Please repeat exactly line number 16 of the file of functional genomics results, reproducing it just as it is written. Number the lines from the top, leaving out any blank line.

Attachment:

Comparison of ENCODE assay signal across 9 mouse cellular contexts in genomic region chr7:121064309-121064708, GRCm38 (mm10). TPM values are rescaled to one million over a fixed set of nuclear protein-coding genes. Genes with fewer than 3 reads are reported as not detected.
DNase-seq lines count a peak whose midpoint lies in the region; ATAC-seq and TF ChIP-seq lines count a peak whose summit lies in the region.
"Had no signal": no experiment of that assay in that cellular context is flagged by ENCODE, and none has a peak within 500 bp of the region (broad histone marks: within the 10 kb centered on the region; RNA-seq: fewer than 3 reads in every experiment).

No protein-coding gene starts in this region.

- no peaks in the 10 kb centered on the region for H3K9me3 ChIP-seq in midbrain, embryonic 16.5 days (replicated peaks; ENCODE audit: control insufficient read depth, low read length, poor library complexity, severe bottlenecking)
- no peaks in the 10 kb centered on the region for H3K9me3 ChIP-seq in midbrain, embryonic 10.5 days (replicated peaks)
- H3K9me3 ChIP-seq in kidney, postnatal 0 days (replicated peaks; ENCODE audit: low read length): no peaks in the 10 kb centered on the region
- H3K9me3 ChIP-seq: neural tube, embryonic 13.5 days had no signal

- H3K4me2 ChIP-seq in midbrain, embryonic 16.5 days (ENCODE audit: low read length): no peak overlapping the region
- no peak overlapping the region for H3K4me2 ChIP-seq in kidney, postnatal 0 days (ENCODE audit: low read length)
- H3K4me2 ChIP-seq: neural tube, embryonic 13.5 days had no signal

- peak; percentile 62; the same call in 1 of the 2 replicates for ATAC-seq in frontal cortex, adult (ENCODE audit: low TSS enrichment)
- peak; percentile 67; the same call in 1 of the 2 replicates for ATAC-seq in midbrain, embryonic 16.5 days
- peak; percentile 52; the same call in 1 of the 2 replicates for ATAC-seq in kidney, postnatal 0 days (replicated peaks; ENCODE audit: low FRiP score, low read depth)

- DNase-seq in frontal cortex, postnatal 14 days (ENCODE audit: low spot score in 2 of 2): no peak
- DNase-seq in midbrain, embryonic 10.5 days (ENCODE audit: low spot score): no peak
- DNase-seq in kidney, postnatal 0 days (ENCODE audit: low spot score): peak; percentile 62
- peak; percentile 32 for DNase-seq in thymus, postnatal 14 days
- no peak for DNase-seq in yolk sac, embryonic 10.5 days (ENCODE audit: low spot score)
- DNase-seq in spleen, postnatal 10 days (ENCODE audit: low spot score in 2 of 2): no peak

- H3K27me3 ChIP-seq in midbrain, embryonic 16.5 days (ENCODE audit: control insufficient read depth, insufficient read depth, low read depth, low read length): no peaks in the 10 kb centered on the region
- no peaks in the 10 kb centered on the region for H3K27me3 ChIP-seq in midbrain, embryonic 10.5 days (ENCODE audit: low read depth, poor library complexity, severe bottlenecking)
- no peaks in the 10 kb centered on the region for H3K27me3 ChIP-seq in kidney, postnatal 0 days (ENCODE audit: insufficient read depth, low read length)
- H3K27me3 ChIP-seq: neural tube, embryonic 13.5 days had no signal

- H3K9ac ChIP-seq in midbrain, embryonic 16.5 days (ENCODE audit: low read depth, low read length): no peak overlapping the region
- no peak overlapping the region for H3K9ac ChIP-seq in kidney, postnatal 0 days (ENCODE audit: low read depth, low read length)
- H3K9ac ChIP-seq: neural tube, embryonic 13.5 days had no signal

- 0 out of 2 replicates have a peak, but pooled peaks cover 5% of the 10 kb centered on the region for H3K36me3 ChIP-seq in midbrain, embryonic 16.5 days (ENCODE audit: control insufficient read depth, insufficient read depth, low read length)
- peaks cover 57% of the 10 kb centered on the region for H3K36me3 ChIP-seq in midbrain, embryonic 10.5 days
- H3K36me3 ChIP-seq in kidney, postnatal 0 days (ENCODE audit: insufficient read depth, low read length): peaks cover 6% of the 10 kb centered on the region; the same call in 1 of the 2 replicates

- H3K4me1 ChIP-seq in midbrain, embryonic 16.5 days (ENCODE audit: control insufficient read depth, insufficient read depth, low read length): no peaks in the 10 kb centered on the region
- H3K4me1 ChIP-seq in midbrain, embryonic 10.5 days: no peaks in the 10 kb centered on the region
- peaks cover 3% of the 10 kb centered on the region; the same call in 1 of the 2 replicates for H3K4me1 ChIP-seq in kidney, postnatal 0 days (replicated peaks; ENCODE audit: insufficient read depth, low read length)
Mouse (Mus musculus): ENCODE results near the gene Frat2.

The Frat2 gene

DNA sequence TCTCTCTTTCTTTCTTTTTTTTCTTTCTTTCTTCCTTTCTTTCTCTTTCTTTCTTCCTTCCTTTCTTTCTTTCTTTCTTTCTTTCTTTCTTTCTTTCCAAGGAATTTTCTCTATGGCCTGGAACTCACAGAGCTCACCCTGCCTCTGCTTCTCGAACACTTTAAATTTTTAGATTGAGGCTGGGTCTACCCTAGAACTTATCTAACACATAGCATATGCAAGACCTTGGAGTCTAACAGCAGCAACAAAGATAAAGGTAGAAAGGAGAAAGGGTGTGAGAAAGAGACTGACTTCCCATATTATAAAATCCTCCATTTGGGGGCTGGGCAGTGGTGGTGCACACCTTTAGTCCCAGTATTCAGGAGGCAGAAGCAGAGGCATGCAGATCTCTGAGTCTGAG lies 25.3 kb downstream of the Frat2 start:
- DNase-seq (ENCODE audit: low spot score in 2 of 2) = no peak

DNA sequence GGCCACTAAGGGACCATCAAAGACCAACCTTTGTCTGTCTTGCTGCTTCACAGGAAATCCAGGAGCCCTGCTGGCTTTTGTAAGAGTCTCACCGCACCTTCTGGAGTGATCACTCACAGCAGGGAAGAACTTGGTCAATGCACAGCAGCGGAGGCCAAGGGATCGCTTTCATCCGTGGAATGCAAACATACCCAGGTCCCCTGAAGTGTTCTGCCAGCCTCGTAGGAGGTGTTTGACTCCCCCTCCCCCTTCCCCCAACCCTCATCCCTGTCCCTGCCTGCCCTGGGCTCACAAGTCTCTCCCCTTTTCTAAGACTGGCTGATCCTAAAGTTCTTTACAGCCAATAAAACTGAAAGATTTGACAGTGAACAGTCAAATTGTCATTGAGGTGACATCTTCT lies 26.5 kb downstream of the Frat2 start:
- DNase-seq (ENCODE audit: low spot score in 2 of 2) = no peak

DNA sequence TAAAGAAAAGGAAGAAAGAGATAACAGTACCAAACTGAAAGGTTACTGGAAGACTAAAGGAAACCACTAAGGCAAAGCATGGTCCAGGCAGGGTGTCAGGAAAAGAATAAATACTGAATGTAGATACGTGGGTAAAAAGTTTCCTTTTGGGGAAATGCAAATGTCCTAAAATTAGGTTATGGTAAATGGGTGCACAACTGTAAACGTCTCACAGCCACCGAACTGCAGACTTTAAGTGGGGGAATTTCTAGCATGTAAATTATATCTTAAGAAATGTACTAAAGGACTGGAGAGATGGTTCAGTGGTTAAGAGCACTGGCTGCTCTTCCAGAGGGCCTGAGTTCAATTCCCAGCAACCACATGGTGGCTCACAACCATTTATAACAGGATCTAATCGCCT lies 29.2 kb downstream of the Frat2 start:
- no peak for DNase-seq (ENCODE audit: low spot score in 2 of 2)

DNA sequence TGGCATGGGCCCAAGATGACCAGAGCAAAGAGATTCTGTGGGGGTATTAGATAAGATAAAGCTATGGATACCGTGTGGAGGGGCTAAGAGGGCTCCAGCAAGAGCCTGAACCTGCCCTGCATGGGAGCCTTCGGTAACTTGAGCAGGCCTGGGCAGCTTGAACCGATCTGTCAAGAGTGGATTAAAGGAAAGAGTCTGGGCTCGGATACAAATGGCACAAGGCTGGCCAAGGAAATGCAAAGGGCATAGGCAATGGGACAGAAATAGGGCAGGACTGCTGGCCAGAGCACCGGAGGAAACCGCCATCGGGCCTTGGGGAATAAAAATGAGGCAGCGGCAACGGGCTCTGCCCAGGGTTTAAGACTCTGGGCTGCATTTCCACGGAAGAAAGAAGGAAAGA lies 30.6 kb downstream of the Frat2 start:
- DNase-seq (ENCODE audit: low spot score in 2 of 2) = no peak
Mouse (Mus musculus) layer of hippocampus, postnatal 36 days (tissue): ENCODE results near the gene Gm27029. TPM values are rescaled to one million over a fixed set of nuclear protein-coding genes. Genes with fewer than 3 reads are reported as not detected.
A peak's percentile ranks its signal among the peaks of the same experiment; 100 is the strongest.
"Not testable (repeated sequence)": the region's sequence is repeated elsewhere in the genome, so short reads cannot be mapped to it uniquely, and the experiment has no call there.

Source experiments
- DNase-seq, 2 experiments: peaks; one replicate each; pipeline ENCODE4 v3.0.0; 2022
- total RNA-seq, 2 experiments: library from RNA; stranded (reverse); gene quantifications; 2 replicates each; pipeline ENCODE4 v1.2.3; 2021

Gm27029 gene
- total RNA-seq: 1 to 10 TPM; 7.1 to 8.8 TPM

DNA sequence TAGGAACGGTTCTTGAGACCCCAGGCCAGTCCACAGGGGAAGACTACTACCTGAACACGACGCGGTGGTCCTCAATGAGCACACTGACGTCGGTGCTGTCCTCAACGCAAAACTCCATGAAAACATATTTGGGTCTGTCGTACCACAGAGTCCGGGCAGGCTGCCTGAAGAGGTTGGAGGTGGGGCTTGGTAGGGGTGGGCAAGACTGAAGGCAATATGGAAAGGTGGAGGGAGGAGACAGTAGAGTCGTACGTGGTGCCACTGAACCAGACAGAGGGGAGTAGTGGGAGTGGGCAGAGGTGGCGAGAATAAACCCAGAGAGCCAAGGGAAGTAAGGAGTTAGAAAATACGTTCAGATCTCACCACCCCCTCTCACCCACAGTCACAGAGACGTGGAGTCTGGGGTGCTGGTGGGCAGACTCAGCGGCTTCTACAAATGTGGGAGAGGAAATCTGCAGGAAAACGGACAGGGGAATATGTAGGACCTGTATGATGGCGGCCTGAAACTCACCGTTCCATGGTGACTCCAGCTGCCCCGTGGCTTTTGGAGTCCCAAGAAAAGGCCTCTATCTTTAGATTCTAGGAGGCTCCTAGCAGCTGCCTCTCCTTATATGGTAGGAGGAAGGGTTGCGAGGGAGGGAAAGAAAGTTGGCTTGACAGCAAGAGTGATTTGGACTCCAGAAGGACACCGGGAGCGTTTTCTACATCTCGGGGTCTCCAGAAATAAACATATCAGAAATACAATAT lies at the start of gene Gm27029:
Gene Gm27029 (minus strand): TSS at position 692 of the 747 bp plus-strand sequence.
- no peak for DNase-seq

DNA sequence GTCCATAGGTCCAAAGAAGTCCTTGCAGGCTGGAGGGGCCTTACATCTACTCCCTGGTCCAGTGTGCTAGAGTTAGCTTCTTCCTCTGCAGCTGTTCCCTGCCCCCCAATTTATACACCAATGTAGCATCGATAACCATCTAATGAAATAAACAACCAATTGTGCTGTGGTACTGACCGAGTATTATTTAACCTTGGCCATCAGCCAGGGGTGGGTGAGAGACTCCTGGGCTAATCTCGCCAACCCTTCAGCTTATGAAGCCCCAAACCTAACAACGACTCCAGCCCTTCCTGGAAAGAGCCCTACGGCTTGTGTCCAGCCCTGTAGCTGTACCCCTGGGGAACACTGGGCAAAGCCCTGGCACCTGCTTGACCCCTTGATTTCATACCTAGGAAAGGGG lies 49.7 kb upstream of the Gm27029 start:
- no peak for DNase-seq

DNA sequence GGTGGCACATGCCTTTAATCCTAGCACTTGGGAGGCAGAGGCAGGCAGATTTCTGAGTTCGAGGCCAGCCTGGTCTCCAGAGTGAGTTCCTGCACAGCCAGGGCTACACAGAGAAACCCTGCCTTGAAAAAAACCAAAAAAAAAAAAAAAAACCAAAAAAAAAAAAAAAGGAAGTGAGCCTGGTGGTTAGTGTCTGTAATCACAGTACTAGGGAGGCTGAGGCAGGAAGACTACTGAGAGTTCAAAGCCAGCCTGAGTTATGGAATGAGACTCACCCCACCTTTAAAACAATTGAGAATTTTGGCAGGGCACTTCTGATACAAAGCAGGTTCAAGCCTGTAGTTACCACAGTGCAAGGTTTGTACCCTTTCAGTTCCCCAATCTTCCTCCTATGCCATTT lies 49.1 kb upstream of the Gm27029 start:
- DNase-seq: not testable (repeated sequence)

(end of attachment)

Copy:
- DNase-seq in midbrain, embryonic 10.5 days (ENCODE audit: low spot score): no peak